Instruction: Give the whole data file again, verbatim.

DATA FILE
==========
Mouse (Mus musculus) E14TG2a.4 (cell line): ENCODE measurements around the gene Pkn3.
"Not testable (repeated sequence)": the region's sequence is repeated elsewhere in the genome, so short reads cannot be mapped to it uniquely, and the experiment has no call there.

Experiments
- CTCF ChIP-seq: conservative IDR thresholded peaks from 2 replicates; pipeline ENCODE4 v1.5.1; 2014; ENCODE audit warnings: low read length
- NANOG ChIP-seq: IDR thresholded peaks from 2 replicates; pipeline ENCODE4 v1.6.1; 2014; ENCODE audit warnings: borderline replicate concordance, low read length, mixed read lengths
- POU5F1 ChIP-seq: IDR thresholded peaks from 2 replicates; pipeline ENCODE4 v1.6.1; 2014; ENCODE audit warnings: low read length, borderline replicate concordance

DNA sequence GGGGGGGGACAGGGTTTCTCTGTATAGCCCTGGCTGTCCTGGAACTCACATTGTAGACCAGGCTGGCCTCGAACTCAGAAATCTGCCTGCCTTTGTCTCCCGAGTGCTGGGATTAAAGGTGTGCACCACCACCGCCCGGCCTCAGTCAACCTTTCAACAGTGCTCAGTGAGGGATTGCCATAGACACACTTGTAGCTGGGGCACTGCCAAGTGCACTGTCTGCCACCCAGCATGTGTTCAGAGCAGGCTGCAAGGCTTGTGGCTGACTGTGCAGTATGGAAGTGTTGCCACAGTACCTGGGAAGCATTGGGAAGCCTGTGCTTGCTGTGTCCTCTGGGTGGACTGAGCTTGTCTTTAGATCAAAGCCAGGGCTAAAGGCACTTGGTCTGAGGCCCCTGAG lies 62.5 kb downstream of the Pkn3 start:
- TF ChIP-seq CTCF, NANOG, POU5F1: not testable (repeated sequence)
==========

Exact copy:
Mouse (Mus musculus) E14TG2a.4 (cell line): ENCODE measurements around the gene Pkn3.
"Not testable (repeated sequence)": the region's sequence is repeated elsewhere in the genome, so short reads cannot be mapped to it uniquely, and the experiment has no call there.

Experiments
- CTCF ChIP-seq: conservative IDR thresholded peaks from 2 replicates; pipeline ENCODE4 v1.5.1; 2014; ENCODE audit warnings: low read length
- NANOG ChIP-seq: IDR thresholded peaks from 2 replicates; pipeline ENCODE4 v1.6.1; 2014; ENCODE audit warnings: borderline replicate concordance, low read length, mixed read lengths
- POU5F1 ChIP-seq: IDR thresholded peaks from 2 replicates; pipeline ENCODE4 v1.6.1; 2014; ENCODE audit warnings: low read length, borderline replicate concordance

DNA sequence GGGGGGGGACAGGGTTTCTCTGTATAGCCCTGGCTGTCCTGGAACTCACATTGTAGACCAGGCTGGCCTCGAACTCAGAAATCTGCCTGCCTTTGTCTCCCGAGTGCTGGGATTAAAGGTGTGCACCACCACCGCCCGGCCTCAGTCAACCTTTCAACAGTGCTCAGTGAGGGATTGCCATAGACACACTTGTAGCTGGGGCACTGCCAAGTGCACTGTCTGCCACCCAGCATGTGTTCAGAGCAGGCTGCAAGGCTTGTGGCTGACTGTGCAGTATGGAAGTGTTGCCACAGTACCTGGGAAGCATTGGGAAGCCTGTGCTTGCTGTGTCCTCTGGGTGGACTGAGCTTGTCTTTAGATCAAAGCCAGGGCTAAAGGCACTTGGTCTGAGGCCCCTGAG lies 62.5 kb downstream of the Pkn3 start:
- TF ChIP-seq CTCF, NANOG, POU5F1: not testable (repeated sequence)